22 Sep 2012
My father, Christopher, is the eldest grandson of Sir WRF and both he and his sister Sarah enjoyed a close relationship with him. Following the divorce of my grandparents he became something of a father-figure for a while. Exposure to him and his home and studio in Kensington must have shown my father that you could make a very good living and be happy and stable as an artist. Which was all very lucky for me. Having always drawn and painted from as early as I can remember, when it became clear to me in my teens that art was the career that I'd follow my parents could not have been more generous in their encouragement and support.
After schooling in Canterbury, I had a stint at a tiny illustration school in Berkshire before randomly coming across a small postcard of one of Ted Jacob's paintings, and I went off to his art course in France 17 years ago when I was 20. Ted's rigorous training opened my eyes to observing what was around and in front of me, and what a colourful world it is. It also plonked me down in the middle of France for several years. There were few distractions.
I believe if you're an artist, no matter what your discipline, it's who you are and you create with whatever's at hand. After a decade and a half of moving around, living in different countries, dossing with friends, staying here and there, having a house of my own is a massive change. A world of my own and a huge blank canvas to decorate as I wish and discover my own taste.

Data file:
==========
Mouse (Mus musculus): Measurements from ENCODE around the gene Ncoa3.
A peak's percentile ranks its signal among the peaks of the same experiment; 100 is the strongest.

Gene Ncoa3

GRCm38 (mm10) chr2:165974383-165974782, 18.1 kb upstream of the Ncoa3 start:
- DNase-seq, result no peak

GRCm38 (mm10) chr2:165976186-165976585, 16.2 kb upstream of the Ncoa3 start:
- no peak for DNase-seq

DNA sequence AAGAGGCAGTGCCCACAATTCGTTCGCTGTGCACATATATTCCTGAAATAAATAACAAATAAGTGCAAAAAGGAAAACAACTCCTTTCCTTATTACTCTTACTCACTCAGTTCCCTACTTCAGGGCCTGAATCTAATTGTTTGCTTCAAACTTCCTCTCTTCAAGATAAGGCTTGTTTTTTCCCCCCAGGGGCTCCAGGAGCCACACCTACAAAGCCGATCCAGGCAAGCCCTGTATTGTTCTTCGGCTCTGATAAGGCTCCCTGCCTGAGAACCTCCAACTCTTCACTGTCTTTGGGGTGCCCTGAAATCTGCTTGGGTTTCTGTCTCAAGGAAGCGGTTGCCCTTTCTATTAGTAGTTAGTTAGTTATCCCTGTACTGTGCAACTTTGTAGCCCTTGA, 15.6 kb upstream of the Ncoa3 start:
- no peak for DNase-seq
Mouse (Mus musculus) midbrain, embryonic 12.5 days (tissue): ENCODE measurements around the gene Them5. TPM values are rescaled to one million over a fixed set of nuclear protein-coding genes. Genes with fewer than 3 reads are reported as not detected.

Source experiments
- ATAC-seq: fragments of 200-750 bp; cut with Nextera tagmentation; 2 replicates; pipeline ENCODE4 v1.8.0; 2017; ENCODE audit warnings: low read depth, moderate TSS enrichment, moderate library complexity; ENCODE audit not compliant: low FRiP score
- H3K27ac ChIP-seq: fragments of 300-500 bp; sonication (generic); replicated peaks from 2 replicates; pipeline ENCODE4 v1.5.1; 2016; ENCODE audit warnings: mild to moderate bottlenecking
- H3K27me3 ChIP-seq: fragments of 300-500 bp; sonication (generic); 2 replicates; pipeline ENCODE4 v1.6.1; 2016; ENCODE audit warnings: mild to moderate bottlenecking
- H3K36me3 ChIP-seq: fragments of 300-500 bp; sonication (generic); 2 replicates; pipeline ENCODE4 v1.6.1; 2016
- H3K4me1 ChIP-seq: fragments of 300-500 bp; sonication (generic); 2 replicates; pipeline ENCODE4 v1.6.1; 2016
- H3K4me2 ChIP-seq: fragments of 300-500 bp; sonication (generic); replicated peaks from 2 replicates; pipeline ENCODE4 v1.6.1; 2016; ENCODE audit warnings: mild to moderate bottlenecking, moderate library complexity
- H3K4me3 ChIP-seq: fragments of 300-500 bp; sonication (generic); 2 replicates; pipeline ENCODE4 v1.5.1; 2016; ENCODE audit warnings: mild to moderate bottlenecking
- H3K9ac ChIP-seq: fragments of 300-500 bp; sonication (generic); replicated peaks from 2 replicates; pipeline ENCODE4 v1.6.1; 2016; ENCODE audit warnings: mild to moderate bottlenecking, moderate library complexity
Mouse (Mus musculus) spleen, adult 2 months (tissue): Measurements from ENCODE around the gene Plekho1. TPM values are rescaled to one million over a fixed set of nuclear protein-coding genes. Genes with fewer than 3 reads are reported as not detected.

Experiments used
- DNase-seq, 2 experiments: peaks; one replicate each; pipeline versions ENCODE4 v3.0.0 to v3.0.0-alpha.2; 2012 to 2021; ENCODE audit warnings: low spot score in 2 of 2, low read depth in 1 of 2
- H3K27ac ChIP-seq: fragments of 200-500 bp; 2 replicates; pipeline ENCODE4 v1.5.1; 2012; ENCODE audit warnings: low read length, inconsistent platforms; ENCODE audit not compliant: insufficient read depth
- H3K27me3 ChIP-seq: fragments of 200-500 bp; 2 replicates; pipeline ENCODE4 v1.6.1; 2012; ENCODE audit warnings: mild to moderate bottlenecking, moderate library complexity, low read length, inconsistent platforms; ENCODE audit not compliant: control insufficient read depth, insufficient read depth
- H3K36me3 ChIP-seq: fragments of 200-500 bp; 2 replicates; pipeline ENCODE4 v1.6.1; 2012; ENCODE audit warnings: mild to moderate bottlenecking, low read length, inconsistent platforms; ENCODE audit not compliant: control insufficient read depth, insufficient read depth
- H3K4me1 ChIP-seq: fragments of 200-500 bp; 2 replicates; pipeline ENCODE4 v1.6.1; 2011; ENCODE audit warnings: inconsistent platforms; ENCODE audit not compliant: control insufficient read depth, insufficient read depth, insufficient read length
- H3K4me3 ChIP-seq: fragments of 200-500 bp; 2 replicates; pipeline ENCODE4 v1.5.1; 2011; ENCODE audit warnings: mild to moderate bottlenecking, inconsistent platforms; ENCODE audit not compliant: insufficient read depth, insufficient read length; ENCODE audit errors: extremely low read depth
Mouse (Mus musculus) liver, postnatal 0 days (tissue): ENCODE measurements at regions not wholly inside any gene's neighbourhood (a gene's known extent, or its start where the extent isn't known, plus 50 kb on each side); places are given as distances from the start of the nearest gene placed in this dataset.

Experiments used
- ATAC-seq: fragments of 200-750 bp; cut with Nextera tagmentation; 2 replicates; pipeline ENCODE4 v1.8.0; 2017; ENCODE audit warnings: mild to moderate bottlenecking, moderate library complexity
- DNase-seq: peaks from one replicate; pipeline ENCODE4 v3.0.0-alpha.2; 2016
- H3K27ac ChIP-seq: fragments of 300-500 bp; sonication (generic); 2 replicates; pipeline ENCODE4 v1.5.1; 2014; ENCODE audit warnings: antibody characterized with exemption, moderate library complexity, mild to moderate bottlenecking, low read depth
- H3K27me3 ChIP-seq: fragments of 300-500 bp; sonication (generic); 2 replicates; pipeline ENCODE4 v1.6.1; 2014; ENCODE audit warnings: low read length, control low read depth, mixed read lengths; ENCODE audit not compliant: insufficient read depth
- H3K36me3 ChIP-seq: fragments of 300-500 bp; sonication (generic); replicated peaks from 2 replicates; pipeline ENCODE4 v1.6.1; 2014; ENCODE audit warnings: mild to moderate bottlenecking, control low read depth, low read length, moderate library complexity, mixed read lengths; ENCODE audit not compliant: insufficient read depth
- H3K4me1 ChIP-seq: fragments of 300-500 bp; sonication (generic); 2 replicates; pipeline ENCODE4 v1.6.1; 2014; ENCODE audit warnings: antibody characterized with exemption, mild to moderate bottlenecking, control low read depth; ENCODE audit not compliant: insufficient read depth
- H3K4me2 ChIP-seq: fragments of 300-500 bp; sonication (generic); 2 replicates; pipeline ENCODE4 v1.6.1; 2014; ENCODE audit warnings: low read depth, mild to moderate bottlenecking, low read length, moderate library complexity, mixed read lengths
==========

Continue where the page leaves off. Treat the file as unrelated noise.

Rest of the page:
I love scouring junk stores and boot-fairs for objects to both dress the place and feature in my pictures. It's like living in a painting and has made me become more sincere to myself and my own sensibilities. It's a lifelong project and will, I suspect, be my masterpiece. So much screams out to be painted and it's a challenge to systematically approach each subject. As you start one painting, you might take a break and en route to the kitchen be torn by the discovery of another more compelling scene as the sun streams through the windows and clips something in its path. One of the first rooms that immediately struck me for a project was the little bedroom (now bathroom) upstairs where the Directrice used to sleep when it was still a school. The walls were painted in arsenic in a time before they knew better and then overlaid by various wall papers, which when removed gave it a beautiful green patina. A large body of this show is based in this room.